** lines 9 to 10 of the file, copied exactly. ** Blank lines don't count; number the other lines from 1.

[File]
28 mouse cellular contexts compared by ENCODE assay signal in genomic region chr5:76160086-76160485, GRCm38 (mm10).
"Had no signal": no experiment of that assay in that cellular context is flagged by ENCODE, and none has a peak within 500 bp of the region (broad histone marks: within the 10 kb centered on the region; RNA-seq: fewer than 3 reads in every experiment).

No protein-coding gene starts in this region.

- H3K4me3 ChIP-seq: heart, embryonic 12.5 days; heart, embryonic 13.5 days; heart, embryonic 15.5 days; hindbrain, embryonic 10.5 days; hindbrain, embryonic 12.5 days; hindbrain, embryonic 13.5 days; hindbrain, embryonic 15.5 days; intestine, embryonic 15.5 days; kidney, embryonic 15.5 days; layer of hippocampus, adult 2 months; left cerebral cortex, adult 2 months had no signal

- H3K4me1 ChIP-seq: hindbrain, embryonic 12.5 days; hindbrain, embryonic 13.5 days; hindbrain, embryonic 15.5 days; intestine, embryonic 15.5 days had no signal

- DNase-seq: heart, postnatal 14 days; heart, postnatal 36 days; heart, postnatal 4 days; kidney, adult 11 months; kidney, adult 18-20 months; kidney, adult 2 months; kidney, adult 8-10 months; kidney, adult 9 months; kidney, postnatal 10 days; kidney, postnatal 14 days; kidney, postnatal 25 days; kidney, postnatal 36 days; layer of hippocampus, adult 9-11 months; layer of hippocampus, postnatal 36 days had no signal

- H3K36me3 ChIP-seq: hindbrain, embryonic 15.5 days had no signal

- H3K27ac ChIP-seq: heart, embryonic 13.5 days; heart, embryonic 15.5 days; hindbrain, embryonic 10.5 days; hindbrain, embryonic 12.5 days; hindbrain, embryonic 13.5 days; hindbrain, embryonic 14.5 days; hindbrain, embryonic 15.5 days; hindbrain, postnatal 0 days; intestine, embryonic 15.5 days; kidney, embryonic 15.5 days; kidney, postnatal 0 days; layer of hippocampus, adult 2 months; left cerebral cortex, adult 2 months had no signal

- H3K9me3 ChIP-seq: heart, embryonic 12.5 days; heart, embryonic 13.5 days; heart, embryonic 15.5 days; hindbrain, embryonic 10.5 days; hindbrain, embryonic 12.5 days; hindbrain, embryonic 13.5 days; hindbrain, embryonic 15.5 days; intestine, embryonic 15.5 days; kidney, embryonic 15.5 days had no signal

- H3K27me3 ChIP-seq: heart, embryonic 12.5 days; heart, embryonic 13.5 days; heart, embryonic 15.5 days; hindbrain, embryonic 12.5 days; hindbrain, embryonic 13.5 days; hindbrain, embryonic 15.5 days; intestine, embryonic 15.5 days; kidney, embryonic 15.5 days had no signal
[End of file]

- H3K9me3 ChIP-seq: heart, embryonic 12.5 days; heart, embryonic 13.5 days; heart, embryonic 15.5 days; hindbrain, embryonic 10.5 days; hindbrain, embryonic 12.5 days; hindbrain, embryonic 13.5 days; hindbrain, embryonic 15.5 days; intestine, embryonic 15.5 days; kidney, embryonic 15.5 days had no signal

- H3K27me3 ChIP-seq: heart, embryonic 12.5 days; heart, embryonic 13.5 days; heart, embryonic 15.5 days; hindbrain, embryonic 12.5 days; hindbrain, embryonic 13.5 days; hindbrain, embryonic 15.5 days; intestine, embryonic 15.5 days; kidney, embryonic 15.5 days had no signal